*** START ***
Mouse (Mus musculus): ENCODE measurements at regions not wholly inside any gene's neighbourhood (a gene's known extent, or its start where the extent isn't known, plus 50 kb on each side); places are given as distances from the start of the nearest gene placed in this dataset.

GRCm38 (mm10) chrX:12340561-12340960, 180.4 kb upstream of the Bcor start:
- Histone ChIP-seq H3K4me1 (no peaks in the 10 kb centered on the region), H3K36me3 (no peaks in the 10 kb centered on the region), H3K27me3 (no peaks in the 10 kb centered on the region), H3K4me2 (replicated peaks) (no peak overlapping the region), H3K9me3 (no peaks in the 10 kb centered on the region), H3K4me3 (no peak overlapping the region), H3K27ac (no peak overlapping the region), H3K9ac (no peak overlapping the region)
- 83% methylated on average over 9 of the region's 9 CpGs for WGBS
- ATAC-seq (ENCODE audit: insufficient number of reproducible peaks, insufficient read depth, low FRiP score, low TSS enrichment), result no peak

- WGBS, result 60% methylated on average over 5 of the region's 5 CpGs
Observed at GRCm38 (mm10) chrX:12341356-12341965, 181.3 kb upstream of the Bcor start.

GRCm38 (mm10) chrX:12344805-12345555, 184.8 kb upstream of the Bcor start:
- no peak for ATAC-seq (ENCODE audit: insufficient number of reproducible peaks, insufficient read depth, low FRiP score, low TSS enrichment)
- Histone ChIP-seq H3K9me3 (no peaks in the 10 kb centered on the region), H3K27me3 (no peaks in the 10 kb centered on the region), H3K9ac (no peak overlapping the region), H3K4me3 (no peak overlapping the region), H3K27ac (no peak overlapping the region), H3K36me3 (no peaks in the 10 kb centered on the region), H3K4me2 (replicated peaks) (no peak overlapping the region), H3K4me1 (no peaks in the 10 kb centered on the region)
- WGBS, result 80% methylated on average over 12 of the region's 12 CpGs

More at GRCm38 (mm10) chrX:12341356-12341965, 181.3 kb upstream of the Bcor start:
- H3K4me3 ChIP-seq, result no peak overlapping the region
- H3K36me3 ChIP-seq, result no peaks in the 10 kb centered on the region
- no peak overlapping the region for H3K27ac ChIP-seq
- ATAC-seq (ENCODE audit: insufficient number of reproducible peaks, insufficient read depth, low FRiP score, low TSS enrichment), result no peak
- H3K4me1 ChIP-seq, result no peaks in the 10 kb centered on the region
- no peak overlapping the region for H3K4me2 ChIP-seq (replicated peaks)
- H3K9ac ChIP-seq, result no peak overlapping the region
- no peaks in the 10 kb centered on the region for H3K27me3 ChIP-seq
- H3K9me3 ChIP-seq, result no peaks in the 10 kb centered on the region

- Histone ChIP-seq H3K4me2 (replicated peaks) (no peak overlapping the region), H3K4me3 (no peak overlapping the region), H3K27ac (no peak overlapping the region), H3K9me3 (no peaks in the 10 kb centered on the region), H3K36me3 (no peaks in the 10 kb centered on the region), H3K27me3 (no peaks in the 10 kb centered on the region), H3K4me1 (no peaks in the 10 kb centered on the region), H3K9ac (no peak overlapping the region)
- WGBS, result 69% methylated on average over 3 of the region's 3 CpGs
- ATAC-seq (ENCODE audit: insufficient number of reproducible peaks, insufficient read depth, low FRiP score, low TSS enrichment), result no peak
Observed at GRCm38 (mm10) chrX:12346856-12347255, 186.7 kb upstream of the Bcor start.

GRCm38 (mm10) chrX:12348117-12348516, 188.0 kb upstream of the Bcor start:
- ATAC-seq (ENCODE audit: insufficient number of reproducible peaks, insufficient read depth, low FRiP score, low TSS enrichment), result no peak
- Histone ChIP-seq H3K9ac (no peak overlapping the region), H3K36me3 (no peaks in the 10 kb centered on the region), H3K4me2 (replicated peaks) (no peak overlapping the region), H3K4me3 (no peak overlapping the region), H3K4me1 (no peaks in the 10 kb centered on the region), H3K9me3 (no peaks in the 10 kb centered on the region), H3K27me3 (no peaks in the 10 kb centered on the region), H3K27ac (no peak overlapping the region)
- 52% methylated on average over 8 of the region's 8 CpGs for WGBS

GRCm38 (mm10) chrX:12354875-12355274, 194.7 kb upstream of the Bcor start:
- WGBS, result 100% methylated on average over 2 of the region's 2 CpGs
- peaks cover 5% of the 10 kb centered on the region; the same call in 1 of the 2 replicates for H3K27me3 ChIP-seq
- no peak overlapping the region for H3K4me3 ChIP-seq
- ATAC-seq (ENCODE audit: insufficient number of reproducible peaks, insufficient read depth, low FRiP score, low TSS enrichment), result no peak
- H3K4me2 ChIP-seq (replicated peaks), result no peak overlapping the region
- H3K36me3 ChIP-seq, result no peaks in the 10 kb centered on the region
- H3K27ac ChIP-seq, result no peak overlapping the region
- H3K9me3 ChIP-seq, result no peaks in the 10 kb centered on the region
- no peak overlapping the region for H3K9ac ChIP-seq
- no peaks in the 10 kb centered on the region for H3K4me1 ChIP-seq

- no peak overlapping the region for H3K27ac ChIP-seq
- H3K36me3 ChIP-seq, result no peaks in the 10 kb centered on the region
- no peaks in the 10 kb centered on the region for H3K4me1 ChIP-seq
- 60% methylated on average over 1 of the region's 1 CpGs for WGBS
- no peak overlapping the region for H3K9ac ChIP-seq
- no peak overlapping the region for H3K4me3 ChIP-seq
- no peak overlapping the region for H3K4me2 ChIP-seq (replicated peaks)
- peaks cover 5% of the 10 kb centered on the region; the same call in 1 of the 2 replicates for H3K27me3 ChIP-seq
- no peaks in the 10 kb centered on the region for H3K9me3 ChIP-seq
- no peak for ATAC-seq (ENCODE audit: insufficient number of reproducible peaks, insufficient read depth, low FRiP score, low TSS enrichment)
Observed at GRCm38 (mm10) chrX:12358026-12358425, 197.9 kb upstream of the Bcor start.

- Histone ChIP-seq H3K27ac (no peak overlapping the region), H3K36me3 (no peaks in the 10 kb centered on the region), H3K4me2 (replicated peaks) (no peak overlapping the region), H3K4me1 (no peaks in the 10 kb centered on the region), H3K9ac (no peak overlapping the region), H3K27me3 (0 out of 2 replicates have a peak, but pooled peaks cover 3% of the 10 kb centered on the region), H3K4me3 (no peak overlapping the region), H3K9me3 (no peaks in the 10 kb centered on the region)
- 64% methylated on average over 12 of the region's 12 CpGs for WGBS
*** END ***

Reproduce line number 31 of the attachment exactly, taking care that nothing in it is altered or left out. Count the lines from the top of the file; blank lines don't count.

- WGBS, result 100% methylated on average over 2 of the region's 2 CpGs